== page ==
Reflections on the Good Life

Let us not, in our perusal of aging, discard absurdity and poignance.

Two cartoon moments:

Two old men, related by virtue of their offsprings’ marriage, fragile with age and disease, are — unbeknownst to each other — sitting side by side, diminutive in large wing chairs, both there for a family gathering. Suddenly one, pitching forward, recognizes the other and cries, “Bud, you’re still here? I thought you were dead. I thought this was your memorial!”

Bud was, indeed, still with us.

My wife and I were at a wedding. It was a Saturday in June, on a wonderful island in Puget Sound. The ceremony, performed outdoors beneath a festooned chuppah, against a magnificent sweep, had ended, and brightly colored familial clods began dispersing toward drinks. The lawn spread out like a picnic blanket among ovoid beds planted with flowering trees and blooming perennials — islands of them. My vulnerable eyes fatigued with all the color. Cocktails floated by on trays. We partook, even as the sun herded us in clusters toward shade. Useless Bay glittered in the distance. A crackle in the loud speakers cleared to song and The Rolling Stones belted “I Can’t Get No Satisfaction.” Suddenly, across the uneven lawn bumped an elderly woman in a wheel chair, the hem of her emerald-green gown flapping. Her companion, bent double with the effort, pushed her in a ragged trajectory. With her cocktail gripped like a torch before her, she pitched forward to behold the view. Out they charged toward Useless Bay, “I Can’t Get No Satisfaction” the perfect caption.


Aging “well” might be considered the harvest of a good and lucky life. The good life, as the slogan relates to aging, typically brings to mind such conditions as financial security, safe and comfortable housing, and one’s community, supportive and engaged. In Seattle, where I live, it is luck and privilege that allow me to address aging’s many issues: how the aging are perceived, cared for in decline, welcomed as participants, or tossed like chaff to be borne on the scattering breeze. There are conferences and forums, workshops, manifestos — plenty to challenge the prevailing and limiting views. In a parallel universe — the one of advertising and media culture — there are the panaceas, the wars declared on wrinkles and sags, the diets promoting longevity, the brain games guaranteed to preserve our cognitive skills, the ridiculous bromides — 60 is the new 40! — and the like. This clatter drives me to reflection, and more and more, I find myself reflecting among the various “activities” of aging well.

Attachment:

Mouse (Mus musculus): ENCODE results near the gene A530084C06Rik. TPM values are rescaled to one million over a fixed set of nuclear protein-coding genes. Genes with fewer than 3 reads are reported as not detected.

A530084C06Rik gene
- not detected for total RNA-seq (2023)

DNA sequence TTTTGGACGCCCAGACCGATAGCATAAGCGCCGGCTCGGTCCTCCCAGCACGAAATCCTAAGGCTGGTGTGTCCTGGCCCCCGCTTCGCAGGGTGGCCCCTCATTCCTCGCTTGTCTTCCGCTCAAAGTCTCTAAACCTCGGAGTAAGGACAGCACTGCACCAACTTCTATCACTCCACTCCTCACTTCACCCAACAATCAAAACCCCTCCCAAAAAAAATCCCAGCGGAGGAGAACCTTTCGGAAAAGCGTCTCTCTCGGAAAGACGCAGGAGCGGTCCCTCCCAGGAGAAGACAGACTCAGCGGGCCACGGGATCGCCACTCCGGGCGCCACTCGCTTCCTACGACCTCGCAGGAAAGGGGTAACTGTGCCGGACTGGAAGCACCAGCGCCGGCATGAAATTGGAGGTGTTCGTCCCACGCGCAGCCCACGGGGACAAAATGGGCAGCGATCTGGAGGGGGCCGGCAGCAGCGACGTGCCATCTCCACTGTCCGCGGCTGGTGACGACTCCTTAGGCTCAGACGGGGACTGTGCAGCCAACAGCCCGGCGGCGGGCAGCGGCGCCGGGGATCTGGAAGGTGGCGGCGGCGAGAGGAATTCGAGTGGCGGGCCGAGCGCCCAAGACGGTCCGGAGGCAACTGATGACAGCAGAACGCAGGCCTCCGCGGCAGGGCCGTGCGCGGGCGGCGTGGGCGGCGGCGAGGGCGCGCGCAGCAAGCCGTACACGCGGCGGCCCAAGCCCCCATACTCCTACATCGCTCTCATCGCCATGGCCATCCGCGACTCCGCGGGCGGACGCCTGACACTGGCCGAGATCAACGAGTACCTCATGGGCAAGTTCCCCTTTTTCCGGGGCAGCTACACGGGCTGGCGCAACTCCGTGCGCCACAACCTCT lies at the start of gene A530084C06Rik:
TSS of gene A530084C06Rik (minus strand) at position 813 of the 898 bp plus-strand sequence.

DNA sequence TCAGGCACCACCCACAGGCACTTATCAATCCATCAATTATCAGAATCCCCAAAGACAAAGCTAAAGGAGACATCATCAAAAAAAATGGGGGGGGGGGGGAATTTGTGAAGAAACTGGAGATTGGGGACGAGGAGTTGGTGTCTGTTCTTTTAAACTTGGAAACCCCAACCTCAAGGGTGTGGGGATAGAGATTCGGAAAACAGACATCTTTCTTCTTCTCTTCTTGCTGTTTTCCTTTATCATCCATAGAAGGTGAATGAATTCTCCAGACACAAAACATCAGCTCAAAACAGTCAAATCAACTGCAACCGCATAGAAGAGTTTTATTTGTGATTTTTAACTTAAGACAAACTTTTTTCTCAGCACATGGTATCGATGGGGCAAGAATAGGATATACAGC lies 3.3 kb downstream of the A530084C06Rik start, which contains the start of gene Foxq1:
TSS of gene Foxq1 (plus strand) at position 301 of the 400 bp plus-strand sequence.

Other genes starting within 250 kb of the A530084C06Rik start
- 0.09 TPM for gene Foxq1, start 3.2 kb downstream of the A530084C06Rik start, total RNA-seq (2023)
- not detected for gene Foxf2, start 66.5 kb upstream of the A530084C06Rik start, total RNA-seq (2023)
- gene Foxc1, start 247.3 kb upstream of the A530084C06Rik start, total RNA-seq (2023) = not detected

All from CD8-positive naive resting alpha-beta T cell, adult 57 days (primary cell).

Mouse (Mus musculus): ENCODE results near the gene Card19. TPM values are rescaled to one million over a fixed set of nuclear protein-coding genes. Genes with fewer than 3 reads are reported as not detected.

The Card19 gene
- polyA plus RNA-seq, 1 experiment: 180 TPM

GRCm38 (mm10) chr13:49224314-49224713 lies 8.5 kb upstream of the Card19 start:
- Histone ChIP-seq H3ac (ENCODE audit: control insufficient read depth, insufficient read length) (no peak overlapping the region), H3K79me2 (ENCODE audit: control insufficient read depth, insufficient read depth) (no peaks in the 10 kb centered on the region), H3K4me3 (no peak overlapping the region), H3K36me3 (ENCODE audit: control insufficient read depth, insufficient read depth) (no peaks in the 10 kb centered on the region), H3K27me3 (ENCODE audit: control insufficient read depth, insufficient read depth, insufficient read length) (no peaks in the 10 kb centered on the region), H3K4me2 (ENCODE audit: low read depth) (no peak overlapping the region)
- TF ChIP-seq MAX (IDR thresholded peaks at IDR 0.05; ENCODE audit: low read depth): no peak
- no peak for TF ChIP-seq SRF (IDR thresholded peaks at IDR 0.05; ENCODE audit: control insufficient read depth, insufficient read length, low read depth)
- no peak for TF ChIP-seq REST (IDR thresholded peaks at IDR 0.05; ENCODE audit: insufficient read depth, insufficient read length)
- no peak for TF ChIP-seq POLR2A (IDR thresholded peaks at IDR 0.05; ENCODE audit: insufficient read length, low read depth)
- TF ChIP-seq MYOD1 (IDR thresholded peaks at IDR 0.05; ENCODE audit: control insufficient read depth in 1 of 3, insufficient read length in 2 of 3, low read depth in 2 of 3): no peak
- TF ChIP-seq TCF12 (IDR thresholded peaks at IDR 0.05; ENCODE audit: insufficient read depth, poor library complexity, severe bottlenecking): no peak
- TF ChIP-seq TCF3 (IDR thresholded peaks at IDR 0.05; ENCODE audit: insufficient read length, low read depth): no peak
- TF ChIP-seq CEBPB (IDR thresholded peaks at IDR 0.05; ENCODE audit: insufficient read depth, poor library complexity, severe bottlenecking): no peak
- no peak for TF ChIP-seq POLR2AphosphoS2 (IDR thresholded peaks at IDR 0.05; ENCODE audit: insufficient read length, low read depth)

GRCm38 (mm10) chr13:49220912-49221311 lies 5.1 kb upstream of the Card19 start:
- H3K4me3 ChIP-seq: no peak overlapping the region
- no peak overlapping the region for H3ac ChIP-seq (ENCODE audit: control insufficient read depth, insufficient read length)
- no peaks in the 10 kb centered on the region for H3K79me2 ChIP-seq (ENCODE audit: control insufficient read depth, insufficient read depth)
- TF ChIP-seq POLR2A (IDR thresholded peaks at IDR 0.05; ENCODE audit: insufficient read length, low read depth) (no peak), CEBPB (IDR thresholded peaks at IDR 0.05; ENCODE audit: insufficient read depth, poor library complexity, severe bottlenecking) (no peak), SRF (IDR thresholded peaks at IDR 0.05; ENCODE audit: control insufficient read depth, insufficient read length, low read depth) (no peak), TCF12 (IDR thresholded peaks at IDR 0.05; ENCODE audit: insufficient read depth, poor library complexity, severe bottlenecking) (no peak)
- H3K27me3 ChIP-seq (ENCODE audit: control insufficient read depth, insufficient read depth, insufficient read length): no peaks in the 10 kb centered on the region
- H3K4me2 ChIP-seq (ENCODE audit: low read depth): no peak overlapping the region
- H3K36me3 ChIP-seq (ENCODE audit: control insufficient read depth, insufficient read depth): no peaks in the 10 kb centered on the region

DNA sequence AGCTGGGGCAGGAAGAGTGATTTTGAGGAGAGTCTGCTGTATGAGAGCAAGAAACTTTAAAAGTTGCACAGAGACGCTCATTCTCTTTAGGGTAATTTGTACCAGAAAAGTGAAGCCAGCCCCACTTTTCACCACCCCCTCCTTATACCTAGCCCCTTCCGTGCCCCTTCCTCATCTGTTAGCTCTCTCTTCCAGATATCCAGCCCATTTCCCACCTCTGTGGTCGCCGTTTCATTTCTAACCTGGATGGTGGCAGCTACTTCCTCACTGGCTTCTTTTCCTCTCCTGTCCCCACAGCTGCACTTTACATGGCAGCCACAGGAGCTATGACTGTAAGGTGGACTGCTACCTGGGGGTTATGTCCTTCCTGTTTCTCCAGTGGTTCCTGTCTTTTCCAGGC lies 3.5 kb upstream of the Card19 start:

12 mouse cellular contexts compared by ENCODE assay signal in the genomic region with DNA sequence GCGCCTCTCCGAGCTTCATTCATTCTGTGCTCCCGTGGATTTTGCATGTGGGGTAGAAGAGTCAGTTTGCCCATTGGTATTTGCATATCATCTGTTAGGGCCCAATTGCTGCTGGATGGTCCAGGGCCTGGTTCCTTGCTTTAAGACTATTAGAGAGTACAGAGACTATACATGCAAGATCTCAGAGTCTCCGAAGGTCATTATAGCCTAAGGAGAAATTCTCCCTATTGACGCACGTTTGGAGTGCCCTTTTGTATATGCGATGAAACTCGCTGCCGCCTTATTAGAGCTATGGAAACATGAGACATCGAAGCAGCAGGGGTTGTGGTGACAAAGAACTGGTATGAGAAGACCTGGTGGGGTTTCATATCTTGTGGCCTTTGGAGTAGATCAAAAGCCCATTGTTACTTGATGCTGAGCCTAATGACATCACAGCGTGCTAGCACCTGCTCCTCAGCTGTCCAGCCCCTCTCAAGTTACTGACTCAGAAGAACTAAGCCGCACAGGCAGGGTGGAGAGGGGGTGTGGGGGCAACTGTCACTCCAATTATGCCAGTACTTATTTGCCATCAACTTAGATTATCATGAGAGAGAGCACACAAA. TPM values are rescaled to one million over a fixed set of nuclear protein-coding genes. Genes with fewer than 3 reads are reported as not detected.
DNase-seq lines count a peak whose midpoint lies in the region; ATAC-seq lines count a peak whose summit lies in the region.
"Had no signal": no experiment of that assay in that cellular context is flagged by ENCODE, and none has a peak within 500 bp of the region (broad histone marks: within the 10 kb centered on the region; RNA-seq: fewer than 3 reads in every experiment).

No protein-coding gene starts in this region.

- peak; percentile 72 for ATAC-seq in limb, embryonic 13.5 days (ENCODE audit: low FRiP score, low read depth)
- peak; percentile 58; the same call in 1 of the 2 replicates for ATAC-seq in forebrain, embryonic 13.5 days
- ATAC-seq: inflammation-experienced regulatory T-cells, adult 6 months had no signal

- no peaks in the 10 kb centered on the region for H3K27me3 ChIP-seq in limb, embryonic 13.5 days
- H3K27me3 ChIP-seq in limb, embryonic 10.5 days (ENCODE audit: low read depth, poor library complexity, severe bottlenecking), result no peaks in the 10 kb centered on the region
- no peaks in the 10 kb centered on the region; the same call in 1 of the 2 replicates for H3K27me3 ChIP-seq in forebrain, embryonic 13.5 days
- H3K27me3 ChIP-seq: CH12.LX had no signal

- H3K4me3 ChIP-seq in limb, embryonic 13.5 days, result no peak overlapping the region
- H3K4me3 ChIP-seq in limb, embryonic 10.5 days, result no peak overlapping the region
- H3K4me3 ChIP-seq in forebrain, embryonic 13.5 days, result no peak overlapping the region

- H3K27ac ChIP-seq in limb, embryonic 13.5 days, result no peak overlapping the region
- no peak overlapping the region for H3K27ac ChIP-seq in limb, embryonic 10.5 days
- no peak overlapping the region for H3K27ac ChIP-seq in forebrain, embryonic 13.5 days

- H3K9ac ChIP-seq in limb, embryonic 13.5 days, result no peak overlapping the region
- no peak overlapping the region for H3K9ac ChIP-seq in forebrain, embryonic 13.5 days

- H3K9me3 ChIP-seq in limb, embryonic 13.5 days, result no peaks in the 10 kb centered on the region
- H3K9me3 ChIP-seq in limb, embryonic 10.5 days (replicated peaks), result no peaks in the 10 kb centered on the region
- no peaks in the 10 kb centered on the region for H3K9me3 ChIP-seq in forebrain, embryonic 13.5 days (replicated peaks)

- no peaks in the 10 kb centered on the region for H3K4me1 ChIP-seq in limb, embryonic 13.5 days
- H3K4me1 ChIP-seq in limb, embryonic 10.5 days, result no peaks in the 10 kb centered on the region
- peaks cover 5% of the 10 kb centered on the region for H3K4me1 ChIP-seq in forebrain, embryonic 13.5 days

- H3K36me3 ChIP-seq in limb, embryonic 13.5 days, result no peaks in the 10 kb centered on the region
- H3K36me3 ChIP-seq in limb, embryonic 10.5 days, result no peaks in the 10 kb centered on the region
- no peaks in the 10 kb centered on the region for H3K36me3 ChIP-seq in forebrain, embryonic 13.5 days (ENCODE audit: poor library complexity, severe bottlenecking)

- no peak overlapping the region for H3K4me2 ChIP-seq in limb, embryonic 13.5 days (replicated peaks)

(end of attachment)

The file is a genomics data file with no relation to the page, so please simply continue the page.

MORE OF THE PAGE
At 68, old but not yet elderly, I’m gently aware of my incremental diminution. A bias has set up residency inside me — that I cannot view my age-related changes as growth, the way we view those of adolescence, say. It’s difficult to recognize the former as any kind of a gain.

The specifics unique to one’s aging, of course, can be neither projected, nor known, nor even imagined, really. My imagination projects my future me into familiar postures on familiar pieces of furniture in my familiar living room. In this scenario, my senses are only diminished, but as yet intact, like a calico cat gone dilute — the orange dimming to beige, the black fading to powdery gray.


I have heard voiced an objection to the use of the word still by those who are persuaded that our diminution can indeed be “done well.” The power of language to set an expectation, and thus shape belief, which then will mold behavior, is widely acknowledged. Still, in this sense, is believed to set an expectation — that we will ultimately “lose it.” Through language, our demise is hurried along by a carrion seed:

 I can still hike for hours; I can still schlep 50-pound bags of compost; I can still walk without fear of falling; and the most desperate entreaty of all: I can still drive.

Initially, I was thrilled for the reframe. But I now find myself inclined to disagree.

I have decided to honor my stills, knowing that my losses will begin to announce themselves more fiercely, and pile up, like emptied mussel shells. That which I do now, that which adds richness and value — reading, reflecting, walking, pruning, robust chewing — will not always be. Let’s talk about reading. I read for all sorts of reasons — for companionship and discourse, to travel to places I will never go, and to delight in language beautifully employed.

I recently experienced a “crisis of the eye” — Graves-related ophthalmopathy — and almost lost my vision. So I am sensitive to the celebratory possibilities of still, as in, “I can still see.” So, yes, I say with rue and gratitude, I can still see! I can still read!

Can one rehearse when still applies no longer? You don’t catch the peony resisting petal drop, or the great blue heron conniving not to die.

A practicing Buddhist for more than 30 years, Hollis Giammatteo has sought experiences that challenge her practice, from teaching writing to working with the elderly. She co-founded, managed, and wrote plays for The Wilma Theater in Philadelphia and for Rhode Island Feminist Theater. Hollis has published in a variety of magazines, and her memoir, The Shelf Life of Ashes, was released in May by She Writes Press.

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